The Antlers caught my attention a few months ago when I really began to branch out for new music, and I even made them a Band To Watch. The first song of theirs I heard was "Bear", of their upcoming album Hospice, due out March 3rd. Peter Silberman opens the song by using the all-so-familiar "Twinkle Twinkle Little Star" melody to capture the listeners attention, and then quickly distances himself from the monotonous motiff and brings the song to a whole other level of raw emotion.
Recently, Silberman was able to take time out of his schedule to sit down and answer a few of our questions, so we thank him for that. And not just because Peter is a great guy, but also because his music is astonishing, be sure to pick up a copy of Hospice on March 3rd. Or pre-order it here.
fork/knife: Peter, in the winter of 2006 you moved to Manhattan and "disappeared for a year and a half." What brought you to this and what was it that you did for a year and a half?
Peter: Well, it's a really long story, and it's one I'm not all that good at telling anymore. The record itself is probably the best explanation of all that.
f/k: The two songs off your newest album, Hospice, that you've made available for download seem to be very intimate. Could you take us through your writing process?
Peter: The writing process seems to change with each album. With Hospice, it was labored over a lot, but in a way it happened organically. Whenever I would get ideas for lyrics, I'd start writing them down, and they'd all have the same melody in my head. Because of this, there's a couple songs on Hospice that have the same melody, as well as one on New York Hospitals, and about four other songs that weren't released. They all have the same melody, and share some lyrics, but they're all different songs. But I don't know if that quite answers the question...really that's just the answer to one part of the process. My process is pretty disorganized, so I'm not sure I could say there's one particular way I write a song.
f/k: How much do your personal experiences influence your writing?
Peter: I'd say every Antlers song is based on personal experiences. Some are more directly personal than others, like Hospice, while the songs on In The Attic Of The Universe were still very personal, but more about something going on inside my head that I didn't quite understand at the time. So Attic was a little less overtly about my life.
f/k: We all know that times are continually changing with the advancement of technology, and the arts seem to be taking a big blow due to this. Your music is fantastic on so many levels, from composition to musicianship. What are your thoughts on this movement of sorts? Do you think it is helping or detracting from the modern music scene? And where do you find yourself in it?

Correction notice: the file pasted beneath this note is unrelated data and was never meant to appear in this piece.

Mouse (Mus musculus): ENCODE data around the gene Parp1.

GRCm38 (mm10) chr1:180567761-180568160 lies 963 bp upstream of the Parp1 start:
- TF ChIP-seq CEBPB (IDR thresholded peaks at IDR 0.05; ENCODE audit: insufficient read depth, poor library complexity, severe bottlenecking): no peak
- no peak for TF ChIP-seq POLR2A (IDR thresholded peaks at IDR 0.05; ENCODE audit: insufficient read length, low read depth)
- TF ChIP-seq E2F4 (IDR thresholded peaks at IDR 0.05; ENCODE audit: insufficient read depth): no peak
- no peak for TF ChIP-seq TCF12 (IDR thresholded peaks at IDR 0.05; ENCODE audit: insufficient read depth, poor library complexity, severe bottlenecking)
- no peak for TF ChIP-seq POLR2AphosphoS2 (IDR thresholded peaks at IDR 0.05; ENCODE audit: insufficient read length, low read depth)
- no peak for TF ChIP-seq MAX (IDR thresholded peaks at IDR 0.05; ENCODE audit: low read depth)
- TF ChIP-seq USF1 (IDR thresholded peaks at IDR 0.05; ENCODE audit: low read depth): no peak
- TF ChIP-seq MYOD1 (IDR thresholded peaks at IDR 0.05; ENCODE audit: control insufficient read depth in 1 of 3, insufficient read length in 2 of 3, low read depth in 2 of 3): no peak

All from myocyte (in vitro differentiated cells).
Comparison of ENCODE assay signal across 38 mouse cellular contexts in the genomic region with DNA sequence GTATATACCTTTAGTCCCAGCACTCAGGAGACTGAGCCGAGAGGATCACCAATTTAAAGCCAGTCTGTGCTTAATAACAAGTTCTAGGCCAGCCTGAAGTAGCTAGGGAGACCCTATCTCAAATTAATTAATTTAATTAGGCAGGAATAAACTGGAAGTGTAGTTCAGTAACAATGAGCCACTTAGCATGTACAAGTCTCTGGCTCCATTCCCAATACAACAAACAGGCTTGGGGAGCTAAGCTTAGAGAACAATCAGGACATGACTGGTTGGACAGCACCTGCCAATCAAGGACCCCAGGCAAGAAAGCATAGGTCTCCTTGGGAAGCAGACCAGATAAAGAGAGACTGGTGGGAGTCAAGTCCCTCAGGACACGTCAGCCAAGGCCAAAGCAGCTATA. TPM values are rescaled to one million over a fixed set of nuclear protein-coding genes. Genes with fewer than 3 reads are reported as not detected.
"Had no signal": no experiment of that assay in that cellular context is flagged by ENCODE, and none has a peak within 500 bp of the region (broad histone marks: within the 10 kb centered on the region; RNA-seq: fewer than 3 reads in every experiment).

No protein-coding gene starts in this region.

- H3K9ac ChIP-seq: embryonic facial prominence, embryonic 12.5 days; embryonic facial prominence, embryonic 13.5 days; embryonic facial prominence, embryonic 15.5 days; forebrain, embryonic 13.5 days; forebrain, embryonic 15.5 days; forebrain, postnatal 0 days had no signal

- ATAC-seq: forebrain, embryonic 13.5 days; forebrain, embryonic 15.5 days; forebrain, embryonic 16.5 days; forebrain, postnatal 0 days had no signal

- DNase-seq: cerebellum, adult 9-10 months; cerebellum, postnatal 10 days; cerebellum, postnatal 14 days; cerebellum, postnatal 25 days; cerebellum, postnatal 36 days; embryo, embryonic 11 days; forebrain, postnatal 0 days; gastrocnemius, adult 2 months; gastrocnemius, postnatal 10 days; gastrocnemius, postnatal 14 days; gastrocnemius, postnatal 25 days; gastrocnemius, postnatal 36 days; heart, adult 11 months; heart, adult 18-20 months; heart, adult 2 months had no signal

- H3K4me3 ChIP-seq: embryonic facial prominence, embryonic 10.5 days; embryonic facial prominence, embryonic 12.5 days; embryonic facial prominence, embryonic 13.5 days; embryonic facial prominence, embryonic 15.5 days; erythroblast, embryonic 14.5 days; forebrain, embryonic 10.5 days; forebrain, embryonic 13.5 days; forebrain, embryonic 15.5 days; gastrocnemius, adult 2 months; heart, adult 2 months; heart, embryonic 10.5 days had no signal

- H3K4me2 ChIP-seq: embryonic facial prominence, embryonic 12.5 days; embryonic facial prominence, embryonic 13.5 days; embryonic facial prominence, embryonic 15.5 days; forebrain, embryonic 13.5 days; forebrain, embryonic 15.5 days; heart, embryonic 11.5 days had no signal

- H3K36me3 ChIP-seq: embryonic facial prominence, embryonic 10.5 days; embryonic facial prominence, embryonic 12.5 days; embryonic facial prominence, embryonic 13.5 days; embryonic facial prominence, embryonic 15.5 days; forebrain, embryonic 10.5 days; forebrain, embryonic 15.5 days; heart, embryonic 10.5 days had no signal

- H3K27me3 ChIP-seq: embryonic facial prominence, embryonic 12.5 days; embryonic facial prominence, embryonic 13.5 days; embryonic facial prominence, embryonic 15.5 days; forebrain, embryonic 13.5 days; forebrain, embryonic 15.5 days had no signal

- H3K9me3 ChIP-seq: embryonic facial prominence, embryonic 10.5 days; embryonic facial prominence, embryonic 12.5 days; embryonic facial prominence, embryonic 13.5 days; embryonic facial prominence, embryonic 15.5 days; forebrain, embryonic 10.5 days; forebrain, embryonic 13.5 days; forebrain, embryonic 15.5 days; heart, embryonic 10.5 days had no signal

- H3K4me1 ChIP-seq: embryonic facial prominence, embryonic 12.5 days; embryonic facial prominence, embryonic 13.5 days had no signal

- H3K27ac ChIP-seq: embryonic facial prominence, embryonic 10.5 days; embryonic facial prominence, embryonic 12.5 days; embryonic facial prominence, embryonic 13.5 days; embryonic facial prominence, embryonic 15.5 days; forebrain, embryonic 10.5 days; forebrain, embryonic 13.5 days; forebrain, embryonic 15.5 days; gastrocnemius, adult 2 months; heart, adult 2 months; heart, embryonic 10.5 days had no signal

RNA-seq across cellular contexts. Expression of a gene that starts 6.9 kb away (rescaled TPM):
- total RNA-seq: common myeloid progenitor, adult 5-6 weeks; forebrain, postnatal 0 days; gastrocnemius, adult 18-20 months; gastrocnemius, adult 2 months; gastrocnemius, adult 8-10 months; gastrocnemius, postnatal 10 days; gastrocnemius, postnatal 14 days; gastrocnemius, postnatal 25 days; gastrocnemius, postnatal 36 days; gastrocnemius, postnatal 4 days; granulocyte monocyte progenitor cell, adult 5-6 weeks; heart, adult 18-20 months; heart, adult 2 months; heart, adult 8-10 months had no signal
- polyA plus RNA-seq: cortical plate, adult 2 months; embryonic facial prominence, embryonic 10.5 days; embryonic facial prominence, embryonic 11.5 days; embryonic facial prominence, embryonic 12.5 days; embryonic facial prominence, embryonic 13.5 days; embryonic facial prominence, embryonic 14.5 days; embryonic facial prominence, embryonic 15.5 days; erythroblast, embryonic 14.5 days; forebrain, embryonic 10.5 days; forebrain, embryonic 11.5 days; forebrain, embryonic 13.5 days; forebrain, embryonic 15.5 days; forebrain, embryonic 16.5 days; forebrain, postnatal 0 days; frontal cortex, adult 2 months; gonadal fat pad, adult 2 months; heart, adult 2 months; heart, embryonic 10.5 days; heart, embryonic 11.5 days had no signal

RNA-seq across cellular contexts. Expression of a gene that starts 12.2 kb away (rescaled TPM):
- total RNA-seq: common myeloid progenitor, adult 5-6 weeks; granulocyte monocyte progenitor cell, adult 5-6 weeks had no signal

Peter: I think there are some definite drawbacks to technology advancing music, but it all seems overwhelmingly positive to me. So many bands I've come to know and love over the past few years have been the result of this forward movement, bands I would have never heard without the internet. It creates enormous opportunities for people making music in their bedrooms, music that would likely never see the light of day if it weren't so easy to send people. As for where I stand in it, I doubt I'd be doing what I'm doing now if not for the way music's changed.
f/k: New York City is obviously a huge breeding grounds for bands. What's your favorite thing about being involved in the NYC music scene? Least favorite?
Peter: Lately my favorite thing has been the small-world-ness of New York. I've lived here for a little over three years now, and it still amazes me how few degrees of separation can exist between people in such an enormous city. For music, that means everyone's connected to everyone else, in one way or another. Sometimes that's a really incredible feeling. My least favorite part of New York is how easily it can convince you to quit.
f/k: Do you guys have a favorite city or venue to play? Or do you prefer recording over playing live shows?
Peter: We've toured only a bit (several weeks), and have mostly been in the Northeast, East Coast, Midwest, and South. Bloomington, Indiana was pretty great, and Portland, Maine stole my heart.
f/k: Is there a band that you're listening to that you wish more people knew about?
Peter: I discovered this album about a year and a half ago, and think it's criminally underrated. Gowns' Red State. I've been obsessed with it for awhile.
f/k: Lastly, fork:knife::_____:music. Why?
Peter: Enthusiasm. Music can exist without enthusiasm, but barely. It thrives when you're thrilled about the music you like or thrilled to make it.
We would like to thank Peter from The Antlers for taking time out of his schedule to answer our questions, and it would be an understatement for us to say that we're looking forward to Hospice. Be sure to check f/k in the future for more updates.
Silberman was also nice enough to allow us to post "Bear", a song off the new album. I hope you enjoy it as much as I do.
The Antlers - Bear